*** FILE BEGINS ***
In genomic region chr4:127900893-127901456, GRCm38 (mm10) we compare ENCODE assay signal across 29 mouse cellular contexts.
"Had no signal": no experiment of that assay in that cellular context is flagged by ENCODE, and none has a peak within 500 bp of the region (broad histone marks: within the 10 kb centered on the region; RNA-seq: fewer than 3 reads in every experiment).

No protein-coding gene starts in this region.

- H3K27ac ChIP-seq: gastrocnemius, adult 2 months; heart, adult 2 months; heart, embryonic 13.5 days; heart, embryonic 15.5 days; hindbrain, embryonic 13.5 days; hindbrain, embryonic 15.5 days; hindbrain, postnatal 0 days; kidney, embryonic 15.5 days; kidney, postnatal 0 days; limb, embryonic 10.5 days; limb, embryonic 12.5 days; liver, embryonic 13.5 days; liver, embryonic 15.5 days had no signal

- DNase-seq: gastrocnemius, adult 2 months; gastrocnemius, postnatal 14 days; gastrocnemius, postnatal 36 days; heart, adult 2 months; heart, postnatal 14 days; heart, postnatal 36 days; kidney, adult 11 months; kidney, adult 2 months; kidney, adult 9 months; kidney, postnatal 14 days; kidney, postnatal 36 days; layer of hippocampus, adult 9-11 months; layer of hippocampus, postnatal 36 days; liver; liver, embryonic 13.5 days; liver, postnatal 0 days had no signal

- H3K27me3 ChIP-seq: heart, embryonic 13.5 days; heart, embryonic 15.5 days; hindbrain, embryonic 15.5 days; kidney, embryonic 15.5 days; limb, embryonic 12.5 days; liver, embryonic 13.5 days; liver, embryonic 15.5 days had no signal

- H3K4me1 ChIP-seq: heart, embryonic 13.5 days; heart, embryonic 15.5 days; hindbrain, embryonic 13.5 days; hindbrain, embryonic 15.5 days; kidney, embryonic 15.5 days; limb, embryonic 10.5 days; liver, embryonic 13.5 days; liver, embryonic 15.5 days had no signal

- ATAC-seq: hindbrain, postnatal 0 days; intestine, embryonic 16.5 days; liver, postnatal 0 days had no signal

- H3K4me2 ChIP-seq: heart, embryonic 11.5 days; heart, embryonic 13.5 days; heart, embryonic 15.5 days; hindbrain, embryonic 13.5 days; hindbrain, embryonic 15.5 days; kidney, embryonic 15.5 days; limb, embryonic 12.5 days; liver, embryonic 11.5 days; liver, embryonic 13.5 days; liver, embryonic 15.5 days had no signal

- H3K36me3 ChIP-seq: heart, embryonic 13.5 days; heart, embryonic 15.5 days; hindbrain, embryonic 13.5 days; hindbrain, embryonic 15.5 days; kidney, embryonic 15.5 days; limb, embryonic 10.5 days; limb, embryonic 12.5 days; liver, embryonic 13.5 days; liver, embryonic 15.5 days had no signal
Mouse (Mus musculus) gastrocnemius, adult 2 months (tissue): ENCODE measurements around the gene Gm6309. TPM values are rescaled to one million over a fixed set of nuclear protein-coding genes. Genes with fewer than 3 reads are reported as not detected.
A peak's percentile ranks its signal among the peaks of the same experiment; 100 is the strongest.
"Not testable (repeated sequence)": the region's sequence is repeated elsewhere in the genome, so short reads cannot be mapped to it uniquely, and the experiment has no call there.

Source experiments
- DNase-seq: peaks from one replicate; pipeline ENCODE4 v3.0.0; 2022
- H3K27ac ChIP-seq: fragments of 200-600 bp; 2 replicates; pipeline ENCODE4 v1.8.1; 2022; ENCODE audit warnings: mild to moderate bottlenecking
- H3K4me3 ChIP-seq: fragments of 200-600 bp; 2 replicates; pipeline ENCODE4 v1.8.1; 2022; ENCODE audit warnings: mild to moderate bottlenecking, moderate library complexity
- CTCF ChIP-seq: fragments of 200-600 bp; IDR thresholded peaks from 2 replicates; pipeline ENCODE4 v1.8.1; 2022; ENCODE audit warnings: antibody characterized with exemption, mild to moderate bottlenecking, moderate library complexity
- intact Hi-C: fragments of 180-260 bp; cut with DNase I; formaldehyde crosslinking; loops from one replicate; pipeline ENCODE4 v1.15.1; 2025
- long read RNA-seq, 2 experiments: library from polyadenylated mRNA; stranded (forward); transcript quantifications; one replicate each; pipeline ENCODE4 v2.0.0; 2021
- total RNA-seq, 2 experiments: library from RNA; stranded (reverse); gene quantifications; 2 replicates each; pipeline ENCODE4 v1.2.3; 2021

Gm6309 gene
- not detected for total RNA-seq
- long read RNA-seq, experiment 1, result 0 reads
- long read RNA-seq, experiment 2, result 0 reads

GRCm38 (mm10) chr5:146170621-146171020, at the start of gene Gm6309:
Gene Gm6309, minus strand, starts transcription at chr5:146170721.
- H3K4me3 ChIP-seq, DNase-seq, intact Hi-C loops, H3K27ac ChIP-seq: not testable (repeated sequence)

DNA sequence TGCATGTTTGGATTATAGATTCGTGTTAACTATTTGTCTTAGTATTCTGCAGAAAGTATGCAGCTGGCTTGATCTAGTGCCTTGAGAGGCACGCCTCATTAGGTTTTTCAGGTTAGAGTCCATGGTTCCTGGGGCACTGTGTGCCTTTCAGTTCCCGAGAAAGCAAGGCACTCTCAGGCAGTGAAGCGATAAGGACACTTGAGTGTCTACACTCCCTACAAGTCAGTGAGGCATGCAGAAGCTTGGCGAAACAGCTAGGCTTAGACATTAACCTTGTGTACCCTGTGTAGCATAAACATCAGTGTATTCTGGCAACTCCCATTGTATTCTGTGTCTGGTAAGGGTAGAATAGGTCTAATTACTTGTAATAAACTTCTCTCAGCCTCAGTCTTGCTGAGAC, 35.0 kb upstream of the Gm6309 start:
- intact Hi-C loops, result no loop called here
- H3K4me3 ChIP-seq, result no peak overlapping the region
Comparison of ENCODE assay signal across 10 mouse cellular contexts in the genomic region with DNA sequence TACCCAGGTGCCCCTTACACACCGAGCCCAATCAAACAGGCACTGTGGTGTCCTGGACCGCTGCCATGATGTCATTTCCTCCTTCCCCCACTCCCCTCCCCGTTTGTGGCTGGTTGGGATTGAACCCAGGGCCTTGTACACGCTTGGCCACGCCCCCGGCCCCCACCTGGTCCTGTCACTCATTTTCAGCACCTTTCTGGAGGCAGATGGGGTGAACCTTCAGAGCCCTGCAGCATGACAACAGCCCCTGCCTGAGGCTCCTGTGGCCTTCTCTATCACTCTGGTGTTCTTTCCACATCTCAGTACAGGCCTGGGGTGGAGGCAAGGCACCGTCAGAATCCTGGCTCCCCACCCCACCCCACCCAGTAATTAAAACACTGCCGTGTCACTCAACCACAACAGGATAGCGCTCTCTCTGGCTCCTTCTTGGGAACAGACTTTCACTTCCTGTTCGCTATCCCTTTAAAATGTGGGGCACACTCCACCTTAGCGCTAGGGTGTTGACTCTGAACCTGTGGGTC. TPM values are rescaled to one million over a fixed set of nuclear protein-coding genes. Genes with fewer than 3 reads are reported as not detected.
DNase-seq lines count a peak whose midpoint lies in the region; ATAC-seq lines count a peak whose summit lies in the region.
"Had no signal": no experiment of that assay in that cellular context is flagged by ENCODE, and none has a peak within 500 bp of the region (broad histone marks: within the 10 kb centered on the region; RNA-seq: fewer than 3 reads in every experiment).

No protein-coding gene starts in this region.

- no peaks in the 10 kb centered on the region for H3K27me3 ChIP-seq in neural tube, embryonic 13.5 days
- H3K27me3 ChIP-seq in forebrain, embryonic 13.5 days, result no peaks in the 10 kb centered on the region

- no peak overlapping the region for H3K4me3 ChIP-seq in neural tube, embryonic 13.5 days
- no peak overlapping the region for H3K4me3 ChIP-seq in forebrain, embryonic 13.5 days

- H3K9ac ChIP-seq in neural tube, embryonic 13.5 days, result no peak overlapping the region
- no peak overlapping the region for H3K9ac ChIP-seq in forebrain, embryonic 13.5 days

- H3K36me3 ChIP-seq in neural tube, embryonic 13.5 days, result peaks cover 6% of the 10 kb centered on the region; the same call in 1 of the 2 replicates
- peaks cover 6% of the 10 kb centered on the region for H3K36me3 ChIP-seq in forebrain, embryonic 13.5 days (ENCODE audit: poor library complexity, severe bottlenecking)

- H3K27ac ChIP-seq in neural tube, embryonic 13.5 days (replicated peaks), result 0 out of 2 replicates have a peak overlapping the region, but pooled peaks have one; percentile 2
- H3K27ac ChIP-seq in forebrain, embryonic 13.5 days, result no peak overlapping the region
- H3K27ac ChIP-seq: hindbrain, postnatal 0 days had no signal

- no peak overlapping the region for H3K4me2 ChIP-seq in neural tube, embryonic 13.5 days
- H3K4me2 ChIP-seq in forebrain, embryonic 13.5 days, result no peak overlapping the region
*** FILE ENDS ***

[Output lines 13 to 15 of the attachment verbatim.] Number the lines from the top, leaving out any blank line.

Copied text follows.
"Not testable (repeated sequence)": the region's sequence is repeated elsewhere in the genome, so short reads cannot be mapped to it uniquely, and the experiment has no call there.

Source experiments
- DNase-seq: peaks from one replicate; pipeline ENCODE4 v3.0.0; 2022